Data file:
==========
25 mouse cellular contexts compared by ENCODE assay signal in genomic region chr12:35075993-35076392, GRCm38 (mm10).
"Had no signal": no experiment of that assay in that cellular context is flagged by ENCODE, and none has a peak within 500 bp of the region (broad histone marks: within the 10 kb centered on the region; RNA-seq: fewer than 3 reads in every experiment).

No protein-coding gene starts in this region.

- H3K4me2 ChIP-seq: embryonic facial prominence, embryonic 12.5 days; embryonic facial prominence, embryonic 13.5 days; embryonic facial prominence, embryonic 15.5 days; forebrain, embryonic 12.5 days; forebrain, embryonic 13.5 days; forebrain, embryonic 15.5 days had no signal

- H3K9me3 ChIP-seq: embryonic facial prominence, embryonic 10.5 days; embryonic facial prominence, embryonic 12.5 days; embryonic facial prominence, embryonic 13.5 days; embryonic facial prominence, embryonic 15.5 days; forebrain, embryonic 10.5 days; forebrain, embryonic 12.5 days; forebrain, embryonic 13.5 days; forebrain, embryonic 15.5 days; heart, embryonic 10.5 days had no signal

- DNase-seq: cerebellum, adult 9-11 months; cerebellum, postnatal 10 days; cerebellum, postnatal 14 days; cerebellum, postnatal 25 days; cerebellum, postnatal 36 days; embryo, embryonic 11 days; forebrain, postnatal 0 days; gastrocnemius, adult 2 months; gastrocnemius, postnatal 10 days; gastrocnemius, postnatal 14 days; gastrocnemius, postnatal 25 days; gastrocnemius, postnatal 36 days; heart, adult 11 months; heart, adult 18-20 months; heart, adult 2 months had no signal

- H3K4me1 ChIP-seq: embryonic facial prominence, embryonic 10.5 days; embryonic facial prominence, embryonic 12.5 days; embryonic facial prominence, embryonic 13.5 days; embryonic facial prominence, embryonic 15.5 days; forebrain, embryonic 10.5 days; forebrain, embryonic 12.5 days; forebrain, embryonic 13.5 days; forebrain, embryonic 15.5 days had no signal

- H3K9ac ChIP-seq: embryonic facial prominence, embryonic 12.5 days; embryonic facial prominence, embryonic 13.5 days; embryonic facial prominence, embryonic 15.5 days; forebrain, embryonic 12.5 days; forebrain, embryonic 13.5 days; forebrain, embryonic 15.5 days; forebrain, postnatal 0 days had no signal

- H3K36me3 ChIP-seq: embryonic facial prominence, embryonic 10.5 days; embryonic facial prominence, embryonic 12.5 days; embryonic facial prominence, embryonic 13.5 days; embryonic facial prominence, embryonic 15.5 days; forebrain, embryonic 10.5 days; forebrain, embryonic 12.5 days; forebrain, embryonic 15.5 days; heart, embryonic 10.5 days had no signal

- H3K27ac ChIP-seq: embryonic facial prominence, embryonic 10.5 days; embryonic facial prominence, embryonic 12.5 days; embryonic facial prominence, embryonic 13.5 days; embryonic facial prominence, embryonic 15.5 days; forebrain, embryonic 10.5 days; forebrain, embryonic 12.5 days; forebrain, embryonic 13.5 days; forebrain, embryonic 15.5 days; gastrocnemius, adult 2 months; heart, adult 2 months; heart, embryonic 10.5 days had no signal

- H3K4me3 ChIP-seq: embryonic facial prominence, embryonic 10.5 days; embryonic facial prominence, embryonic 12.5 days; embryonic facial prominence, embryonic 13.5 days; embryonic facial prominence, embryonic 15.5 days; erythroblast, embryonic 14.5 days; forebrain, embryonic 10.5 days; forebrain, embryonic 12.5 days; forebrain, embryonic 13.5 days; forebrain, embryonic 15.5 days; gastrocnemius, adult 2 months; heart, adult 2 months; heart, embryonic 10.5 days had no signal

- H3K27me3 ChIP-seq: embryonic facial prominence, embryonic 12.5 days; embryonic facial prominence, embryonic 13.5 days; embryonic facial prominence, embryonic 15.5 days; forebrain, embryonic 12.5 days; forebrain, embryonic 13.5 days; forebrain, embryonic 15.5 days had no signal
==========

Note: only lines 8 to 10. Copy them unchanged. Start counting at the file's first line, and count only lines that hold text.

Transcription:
- H3K9ac ChIP-seq: embryonic facial prominence, embryonic 12.5 days; embryonic facial prominence, embryonic 13.5 days; embryonic facial prominence, embryonic 15.5 days; forebrain, embryonic 12.5 days; forebrain, embryonic 13.5 days; forebrain, embryonic 15.5 days; forebrain, postnatal 0 days had no signal

- H3K36me3 ChIP-seq: embryonic facial prominence, embryonic 10.5 days; embryonic facial prominence, embryonic 12.5 days; embryonic facial prominence, embryonic 13.5 days; embryonic facial prominence, embryonic 15.5 days; forebrain, embryonic 10.5 days; forebrain, embryonic 12.5 days; forebrain, embryonic 15.5 days; heart, embryonic 10.5 days had no signal

- H3K27ac ChIP-seq: embryonic facial prominence, embryonic 10.5 days; embryonic facial prominence, embryonic 12.5 days; embryonic facial prominence, embryonic 13.5 days; embryonic facial prominence, embryonic 15.5 days; forebrain, embryonic 10.5 days; forebrain, embryonic 12.5 days; forebrain, embryonic 13.5 days; forebrain, embryonic 15.5 days; gastrocnemius, adult 2 months; heart, adult 2 months; heart, embryonic 10.5 days had no signal